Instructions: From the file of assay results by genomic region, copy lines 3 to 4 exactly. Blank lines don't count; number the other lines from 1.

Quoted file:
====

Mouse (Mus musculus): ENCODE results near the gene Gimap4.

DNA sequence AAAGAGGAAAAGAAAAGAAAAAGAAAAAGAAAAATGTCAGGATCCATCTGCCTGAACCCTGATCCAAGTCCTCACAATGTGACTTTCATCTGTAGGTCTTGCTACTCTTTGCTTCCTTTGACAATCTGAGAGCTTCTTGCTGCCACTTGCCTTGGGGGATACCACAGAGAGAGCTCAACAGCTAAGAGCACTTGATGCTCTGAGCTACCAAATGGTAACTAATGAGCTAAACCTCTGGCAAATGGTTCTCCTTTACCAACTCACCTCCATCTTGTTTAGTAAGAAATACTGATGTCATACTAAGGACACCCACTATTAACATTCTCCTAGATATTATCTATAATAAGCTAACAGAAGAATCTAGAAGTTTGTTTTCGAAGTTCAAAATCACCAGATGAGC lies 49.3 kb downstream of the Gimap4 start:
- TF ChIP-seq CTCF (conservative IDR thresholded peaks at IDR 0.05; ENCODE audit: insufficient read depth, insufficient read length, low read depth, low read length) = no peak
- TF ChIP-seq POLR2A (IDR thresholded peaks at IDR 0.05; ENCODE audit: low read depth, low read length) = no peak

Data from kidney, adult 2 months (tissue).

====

- TF ChIP-seq CTCF (conservative IDR thresholded peaks at IDR 0.05; ENCODE audit: insufficient read depth, insufficient read length, low read depth, low read length) = no peak
- TF ChIP-seq POLR2A (IDR thresholded peaks at IDR 0.05; ENCODE audit: low read depth, low read length) = no peak